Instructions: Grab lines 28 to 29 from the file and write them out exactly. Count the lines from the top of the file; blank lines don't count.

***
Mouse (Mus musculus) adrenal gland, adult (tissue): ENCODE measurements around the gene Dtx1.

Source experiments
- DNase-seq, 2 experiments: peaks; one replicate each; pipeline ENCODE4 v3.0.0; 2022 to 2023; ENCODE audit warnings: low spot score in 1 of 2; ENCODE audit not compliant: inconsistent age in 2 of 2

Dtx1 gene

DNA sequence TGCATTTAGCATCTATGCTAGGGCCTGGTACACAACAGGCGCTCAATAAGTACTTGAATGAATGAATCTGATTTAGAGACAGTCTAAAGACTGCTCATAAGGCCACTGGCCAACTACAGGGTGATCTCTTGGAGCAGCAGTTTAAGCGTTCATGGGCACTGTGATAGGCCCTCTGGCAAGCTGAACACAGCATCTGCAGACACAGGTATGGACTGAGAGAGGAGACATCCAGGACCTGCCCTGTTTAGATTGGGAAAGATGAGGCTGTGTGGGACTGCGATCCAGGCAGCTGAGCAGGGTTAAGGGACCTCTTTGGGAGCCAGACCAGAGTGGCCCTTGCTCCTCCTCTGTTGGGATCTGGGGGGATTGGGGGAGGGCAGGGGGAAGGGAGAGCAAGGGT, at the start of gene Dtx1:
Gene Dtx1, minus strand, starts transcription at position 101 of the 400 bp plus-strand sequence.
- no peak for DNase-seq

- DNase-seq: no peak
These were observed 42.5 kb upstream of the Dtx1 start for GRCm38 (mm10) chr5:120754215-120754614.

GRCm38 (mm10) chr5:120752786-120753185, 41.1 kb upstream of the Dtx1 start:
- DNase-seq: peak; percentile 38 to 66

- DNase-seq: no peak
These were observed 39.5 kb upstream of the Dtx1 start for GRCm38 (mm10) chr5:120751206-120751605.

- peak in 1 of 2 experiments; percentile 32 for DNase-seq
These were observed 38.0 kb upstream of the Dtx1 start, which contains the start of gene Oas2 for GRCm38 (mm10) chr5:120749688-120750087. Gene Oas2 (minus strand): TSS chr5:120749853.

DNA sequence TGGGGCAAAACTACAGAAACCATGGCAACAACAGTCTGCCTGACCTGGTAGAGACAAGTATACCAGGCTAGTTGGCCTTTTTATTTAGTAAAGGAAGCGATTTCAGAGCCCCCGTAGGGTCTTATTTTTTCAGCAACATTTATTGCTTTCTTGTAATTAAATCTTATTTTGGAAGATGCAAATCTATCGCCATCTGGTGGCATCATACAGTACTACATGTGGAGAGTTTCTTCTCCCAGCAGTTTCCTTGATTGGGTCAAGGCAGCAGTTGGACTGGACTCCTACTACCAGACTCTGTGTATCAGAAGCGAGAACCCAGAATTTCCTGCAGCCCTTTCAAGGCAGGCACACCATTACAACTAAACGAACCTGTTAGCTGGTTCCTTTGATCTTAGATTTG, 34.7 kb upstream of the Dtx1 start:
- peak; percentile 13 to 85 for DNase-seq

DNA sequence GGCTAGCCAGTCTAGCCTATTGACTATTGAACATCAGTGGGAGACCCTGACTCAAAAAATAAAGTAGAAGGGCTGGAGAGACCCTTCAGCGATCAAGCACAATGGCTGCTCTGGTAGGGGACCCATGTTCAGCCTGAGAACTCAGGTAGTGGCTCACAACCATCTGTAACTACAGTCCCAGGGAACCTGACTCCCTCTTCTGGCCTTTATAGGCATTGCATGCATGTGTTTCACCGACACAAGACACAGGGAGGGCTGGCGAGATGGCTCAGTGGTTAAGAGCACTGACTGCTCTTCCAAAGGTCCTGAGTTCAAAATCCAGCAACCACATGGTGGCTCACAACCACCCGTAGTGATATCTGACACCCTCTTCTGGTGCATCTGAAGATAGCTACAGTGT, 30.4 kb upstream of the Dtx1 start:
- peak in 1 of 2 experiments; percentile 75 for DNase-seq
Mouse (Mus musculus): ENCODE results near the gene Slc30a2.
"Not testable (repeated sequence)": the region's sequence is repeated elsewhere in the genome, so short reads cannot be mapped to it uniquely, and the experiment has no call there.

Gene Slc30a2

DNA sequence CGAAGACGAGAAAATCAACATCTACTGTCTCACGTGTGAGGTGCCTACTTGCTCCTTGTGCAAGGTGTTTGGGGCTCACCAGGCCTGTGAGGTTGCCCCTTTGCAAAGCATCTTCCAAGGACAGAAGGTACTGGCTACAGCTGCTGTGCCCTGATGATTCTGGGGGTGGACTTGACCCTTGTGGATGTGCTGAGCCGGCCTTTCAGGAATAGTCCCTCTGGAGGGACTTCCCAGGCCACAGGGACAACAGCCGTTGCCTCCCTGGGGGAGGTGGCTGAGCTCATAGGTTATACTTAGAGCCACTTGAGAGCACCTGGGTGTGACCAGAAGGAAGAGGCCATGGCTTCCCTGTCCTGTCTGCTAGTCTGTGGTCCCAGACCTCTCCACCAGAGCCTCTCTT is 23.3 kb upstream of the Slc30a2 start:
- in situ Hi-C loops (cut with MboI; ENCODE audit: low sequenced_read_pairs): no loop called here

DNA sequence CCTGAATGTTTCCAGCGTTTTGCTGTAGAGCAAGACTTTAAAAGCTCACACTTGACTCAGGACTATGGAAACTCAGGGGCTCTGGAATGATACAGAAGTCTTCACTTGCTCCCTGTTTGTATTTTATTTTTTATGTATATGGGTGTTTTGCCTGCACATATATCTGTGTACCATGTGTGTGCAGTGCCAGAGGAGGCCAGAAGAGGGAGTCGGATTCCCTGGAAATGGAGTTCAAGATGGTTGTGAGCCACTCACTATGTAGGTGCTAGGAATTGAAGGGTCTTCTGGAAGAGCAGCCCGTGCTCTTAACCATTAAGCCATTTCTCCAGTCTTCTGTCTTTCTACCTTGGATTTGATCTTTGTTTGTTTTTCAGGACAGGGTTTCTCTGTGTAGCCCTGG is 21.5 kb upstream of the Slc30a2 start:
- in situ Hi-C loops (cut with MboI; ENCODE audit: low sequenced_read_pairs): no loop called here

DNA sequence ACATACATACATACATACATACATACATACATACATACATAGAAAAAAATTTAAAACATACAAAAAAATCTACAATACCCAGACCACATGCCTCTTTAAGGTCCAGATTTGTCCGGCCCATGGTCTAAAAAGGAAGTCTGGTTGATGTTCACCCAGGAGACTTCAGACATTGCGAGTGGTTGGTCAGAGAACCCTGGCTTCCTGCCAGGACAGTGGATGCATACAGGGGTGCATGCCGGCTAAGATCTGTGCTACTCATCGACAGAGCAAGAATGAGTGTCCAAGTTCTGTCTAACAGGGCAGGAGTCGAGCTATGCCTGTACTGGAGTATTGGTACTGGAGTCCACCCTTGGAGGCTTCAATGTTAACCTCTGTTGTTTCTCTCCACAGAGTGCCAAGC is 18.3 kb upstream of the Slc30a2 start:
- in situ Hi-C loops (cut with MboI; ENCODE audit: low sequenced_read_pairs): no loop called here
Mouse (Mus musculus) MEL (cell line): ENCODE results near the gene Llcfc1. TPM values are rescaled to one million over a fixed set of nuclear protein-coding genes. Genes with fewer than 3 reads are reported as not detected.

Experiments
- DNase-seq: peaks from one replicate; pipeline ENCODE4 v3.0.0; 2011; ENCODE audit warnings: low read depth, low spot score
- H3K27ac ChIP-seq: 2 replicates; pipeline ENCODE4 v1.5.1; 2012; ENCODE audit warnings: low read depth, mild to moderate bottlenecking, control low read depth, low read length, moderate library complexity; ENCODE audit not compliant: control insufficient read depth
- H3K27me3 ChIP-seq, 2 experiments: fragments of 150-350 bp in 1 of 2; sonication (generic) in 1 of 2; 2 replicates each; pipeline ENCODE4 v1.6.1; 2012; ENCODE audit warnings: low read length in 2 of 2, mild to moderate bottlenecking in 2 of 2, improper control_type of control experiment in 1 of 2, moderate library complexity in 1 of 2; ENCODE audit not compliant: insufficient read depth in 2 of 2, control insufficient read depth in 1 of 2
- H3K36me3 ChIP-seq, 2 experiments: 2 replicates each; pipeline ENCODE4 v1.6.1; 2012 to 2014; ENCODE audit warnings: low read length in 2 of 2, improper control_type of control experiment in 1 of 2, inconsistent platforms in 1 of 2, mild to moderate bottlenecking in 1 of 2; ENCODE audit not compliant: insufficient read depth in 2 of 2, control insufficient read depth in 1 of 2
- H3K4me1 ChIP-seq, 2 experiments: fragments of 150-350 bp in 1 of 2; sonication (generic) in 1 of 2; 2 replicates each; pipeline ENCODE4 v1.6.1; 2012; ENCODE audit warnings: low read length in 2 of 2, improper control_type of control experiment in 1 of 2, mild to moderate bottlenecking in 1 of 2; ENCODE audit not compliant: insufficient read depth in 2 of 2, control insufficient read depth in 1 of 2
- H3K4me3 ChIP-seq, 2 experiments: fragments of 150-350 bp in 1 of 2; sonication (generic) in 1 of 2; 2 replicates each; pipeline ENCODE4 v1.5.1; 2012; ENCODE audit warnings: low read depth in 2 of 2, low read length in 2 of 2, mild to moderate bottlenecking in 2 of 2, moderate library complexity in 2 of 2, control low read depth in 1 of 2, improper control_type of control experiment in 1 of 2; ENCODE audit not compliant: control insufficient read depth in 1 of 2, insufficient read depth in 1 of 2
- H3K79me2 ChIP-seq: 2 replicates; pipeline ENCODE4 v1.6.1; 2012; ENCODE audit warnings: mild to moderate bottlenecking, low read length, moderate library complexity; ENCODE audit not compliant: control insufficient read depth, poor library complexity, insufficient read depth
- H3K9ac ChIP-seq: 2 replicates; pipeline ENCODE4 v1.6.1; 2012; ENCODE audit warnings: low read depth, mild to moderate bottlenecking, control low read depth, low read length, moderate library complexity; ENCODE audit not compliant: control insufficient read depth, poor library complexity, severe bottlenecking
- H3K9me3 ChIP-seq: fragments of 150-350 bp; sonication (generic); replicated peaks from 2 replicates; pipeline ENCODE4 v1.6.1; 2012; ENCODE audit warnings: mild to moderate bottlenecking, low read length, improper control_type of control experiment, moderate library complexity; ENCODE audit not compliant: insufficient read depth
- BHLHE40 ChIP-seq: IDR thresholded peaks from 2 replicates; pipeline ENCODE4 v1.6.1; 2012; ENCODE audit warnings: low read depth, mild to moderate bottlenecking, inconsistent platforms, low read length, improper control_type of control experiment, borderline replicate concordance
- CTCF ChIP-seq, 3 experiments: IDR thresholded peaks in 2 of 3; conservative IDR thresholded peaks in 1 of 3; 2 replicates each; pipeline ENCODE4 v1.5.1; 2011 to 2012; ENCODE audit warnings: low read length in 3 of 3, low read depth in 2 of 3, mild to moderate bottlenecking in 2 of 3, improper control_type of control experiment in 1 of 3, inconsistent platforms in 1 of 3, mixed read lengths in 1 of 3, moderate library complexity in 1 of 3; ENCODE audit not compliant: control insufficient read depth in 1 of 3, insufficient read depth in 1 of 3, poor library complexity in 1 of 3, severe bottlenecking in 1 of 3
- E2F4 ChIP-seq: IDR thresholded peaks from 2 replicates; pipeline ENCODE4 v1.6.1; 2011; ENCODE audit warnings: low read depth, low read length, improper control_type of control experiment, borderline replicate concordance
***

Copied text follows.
- in situ Hi-C loops (cut with MboI; ENCODE audit: low sequenced_read_pairs): no loop called here
Mouse (Mus musculus) MEL (cell line): ENCODE results near the gene Llcfc1. TPM values are rescaled to one million over a fixed set of nuclear protein-coding genes. Genes with fewer than 3 reads are reported as not detected.